To what extent can we break things down and still expect to see the big picture?
By Padideh Kamali-Zare, PhD
What Freeman Dyson said in Imagined Worlds is certainly true for brain research as well which is that: “New directions in science are launched by new tools much more often than by new concepts. The effect of a concept-driven revolution is to explain old things in new ways. The effect of a tool-driven revolution is to discover new things that have to be explained.’’
But can we really pay enough attention to concepts and forms in the scientific world entirely structured by tools and technologies? Or can we expect the new concepts to emerge automatically in the world ruled by tools? If the answer to both questions is no, what is the problem and what should we do?
It is of course valuable to have a wide range of sophisticated tools and techniques in research. They help us test different hypotheses and address questions that would not be answered otherwise, no matter how elaborate our thinking and fundamental theories are. Especially in fields related to complex systems such as neuroscience and in particular brain research. It is only with the help of those tools that we can access different aspects of the brain and address questions that are raised at different levels of abstraction.
However, there is also a harm associated with tools that is unfortunately entangled with their benefits: They break things down to very small pieces and sometimes destroy the connection between those pieces so it becomes almost impossible to see the big picture. And we, humans, cannot possibly understand a system unless we can see it as a whole and carry a story about it in our mind. Tools give us not only useful but useless information, which can make a mess in our overall understanding of a system, simply because they shed light not only on key but also non-key elements. For an overall understanding to take place, we need to have a story where the key players are known and their actions and interactions with each other form main scenarios. For that story to take place we need to have a hypothesis and for that hypothesis to be proven right or wrong we then need to employ techniques. There is no point in using techniques just to answer questions that we can answer using those techniques, if we do not have a story and not a hypothesis.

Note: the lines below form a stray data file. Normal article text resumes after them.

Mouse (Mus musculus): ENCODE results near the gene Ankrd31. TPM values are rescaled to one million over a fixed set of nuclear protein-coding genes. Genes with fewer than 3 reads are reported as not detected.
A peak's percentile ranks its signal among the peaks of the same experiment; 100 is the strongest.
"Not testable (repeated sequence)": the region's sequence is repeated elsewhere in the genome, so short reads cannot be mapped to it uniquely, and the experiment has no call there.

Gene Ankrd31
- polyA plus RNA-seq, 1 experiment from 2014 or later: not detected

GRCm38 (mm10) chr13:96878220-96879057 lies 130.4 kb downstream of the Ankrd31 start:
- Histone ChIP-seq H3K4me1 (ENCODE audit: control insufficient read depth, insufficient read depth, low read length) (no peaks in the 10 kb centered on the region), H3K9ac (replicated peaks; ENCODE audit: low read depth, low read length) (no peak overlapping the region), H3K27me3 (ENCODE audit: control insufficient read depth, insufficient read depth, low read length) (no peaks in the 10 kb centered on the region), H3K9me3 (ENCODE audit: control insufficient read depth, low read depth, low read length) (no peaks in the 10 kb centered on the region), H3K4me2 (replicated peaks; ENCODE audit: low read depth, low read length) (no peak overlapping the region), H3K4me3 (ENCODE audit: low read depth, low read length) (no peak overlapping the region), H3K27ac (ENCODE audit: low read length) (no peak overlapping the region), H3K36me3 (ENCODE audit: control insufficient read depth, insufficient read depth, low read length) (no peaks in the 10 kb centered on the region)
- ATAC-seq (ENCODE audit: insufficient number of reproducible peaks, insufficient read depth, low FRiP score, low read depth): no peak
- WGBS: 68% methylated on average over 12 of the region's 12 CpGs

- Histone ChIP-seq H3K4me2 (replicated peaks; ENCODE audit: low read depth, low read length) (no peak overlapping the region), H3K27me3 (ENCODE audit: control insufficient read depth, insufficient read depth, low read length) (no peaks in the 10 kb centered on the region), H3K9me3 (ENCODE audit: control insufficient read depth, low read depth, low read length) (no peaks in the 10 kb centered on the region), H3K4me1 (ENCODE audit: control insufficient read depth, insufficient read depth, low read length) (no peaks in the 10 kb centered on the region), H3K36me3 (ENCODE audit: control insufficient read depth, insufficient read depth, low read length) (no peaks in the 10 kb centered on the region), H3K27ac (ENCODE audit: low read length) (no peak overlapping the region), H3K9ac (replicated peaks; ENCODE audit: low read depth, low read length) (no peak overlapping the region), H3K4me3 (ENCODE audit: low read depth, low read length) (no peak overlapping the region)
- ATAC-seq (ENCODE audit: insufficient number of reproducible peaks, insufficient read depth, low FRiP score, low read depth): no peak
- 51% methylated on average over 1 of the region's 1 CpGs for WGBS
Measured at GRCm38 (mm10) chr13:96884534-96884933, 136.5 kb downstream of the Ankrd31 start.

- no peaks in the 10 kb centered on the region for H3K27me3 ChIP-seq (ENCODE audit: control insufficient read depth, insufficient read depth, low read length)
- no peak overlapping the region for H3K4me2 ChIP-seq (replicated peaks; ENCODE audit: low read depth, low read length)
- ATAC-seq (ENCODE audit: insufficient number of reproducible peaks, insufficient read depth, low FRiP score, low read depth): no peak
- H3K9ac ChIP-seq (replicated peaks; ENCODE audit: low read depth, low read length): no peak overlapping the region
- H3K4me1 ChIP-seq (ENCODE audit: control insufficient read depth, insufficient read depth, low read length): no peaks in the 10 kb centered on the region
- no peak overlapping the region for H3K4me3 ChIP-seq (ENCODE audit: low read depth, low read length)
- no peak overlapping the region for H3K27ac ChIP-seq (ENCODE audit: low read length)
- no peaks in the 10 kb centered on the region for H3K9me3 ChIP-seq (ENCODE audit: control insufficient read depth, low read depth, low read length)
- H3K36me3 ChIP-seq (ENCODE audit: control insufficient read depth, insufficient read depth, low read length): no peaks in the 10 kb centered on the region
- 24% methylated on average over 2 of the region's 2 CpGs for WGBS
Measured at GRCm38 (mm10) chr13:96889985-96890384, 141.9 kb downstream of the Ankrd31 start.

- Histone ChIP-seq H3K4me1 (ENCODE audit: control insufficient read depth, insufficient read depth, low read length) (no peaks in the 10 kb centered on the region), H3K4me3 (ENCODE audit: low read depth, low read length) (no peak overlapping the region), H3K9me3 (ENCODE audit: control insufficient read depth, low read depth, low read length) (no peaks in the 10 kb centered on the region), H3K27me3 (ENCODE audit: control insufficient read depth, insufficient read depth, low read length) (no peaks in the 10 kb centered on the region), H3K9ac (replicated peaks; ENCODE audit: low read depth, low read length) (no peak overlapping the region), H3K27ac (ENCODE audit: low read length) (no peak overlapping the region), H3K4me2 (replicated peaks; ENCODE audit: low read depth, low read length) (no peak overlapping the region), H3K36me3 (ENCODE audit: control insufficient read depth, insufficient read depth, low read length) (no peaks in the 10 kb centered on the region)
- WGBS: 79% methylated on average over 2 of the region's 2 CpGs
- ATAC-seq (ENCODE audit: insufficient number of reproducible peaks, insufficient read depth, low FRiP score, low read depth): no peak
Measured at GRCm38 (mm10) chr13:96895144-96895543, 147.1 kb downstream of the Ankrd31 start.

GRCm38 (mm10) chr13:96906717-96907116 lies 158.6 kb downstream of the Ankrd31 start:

As correctly said by Thomas Insel: “We know much less about the brain than any other organ, and yet brain disorders, from autism to Alzheimer’s, are increasing in prevalence, creating a national public health crisis. Recognizing both the urgency and the complexity, the BRAIN report calls for a broad approach, involving a $4.5 billion investment over 10 years beginning in fiscal year 2016, to decode the language of the brain by understanding its circuits.”
Reading this I would have a concern though: what are the original hypotheses that we are testing about the brain given all these resources? What are the stories we are so eager to falsify? What are the scenarios? What if we spend all our resources answering “questions that we can” instead of “questions that we should”? What if we completely get lost in the huge amount of data that is going to be generated by such technology-driven brain research? What if even by gathering all that data we never get to embrace the complexity of the human brain?
Maybe before taking any step forward, we need to take a few steps back, re-think the problem of the brain from the beginning and re-evaluate the path we are taking and why we are taking it. Maybe it is time to free our concepts from the control of tools and technologies and instead employ tools and technologies to falsify our fresh hypotheses and novel concepts?